Phyllis Nicolson

From Wikipedia, the free encyclopedia
Jump to: navigation, search
Phyllis Nicolson
PhyllisNicolson.jpg
Born Phyllis Lockett
21 September 1917
Macclesfield
Died 6 October 1968
Sheffield
Nationality United Kingdom
Fields Mathematics, Physics
Alma mater Manchester University
Thesis Three Problems in Theoretical Physics[1]
Known for Crank-Nicolson method

Phyllis Nicolson (21 September 1917 – 6 October 1968) was a British mathematician most known for her work on the Crank–Nicolson scheme together with John Crank.

She was born Phyllis Lockett in Macclesfield and went to Stockport High School for Girls. She graduated from Manchester University with a B.Sc. in 1938, M.Sc. in 1939 and a Ph.D. in Physics in 1946. She was a research student from 1945-46 and research fellow from 1946-49 at Girton College, Cambridge. She married Malcolm Nicolson, also a physicist, in 1942; after his accidental death in 1951[2] she was appointed to take over his lectureship in Physics at Leeds University. In 1955, she married physicist Malcolm McCaig.[3] She died from cancer in 1968 in Sheffield.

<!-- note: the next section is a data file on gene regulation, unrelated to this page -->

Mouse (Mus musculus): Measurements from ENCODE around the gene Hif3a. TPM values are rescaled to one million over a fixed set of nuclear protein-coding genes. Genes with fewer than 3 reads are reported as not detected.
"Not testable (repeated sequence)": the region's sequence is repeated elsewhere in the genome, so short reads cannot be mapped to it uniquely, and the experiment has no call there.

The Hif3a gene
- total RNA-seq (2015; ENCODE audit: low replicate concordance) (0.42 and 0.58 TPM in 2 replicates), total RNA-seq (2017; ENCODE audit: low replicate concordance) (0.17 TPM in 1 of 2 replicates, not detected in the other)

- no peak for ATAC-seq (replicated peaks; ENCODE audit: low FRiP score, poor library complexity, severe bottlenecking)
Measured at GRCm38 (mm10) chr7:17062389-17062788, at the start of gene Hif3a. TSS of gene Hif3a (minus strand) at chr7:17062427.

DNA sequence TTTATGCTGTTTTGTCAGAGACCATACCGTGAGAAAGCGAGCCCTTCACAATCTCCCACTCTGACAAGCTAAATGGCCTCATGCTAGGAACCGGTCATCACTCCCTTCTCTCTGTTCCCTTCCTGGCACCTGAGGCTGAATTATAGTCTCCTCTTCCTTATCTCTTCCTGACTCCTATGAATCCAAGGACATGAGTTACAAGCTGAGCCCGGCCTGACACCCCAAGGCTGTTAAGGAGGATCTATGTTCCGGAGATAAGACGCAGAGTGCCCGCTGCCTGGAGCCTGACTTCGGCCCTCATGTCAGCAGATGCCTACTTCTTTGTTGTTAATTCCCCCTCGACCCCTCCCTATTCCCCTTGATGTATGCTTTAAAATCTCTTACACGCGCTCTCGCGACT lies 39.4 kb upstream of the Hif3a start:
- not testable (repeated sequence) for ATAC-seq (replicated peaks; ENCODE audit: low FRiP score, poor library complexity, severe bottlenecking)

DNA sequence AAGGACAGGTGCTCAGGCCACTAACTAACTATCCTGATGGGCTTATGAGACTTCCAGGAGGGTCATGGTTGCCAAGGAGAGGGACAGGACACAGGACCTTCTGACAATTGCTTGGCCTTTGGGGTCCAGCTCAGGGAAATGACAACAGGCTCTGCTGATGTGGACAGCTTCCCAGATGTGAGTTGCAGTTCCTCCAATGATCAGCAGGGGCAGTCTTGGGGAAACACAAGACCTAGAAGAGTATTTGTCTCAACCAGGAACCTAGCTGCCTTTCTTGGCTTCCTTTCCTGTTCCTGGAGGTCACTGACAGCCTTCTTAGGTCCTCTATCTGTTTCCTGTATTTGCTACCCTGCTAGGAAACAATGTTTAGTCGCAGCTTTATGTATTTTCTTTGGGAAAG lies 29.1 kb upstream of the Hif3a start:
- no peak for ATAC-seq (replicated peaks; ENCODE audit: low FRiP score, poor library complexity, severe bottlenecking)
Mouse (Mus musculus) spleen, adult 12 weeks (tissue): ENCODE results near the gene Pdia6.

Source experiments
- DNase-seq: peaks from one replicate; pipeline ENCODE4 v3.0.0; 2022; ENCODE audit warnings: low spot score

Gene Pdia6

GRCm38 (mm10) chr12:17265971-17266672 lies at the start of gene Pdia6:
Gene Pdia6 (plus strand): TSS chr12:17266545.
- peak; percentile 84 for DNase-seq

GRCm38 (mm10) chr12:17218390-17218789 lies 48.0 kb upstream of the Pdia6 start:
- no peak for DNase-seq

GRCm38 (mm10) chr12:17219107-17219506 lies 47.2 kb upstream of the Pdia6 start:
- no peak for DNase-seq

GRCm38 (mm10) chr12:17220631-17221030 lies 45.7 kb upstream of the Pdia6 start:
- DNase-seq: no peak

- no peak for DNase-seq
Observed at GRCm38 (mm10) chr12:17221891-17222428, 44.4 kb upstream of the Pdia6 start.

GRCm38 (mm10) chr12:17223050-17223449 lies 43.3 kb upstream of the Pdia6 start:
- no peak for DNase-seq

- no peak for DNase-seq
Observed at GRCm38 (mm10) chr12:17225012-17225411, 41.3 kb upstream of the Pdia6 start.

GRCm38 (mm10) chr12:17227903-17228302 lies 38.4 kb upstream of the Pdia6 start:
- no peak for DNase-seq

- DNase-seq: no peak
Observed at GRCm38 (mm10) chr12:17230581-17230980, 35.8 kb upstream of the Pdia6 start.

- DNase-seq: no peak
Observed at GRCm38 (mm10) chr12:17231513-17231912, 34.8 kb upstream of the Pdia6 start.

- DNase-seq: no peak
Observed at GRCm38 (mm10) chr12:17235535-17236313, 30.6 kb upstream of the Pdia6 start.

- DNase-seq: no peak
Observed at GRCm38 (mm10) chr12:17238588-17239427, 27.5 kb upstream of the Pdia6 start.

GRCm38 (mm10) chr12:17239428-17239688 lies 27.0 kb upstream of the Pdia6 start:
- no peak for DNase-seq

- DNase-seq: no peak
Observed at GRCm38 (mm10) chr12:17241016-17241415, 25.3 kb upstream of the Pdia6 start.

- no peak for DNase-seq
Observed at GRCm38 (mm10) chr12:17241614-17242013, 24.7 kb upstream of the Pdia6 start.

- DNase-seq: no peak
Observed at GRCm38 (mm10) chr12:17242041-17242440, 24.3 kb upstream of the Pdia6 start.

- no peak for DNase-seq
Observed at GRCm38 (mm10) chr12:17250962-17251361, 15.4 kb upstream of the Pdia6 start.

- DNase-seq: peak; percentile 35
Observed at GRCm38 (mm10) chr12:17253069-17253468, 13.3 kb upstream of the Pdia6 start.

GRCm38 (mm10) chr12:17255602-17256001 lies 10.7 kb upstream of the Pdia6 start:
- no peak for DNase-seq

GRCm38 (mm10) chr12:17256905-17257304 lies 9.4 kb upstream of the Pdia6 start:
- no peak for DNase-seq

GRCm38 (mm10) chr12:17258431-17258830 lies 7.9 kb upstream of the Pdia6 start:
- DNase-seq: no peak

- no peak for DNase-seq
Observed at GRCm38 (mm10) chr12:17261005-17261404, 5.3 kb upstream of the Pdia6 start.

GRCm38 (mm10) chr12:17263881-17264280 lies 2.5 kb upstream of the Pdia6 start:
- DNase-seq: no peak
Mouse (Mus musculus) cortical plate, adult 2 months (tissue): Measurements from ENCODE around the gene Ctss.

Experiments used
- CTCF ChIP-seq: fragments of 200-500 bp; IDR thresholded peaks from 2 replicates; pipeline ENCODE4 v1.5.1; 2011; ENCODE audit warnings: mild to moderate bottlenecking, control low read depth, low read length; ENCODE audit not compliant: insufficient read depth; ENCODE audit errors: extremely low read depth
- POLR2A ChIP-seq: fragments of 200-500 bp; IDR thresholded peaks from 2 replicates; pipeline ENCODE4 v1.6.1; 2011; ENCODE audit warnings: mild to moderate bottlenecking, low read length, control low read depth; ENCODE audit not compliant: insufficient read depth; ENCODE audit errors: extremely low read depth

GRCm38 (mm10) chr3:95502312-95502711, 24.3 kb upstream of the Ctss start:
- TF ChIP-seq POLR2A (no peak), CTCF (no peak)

References[edit]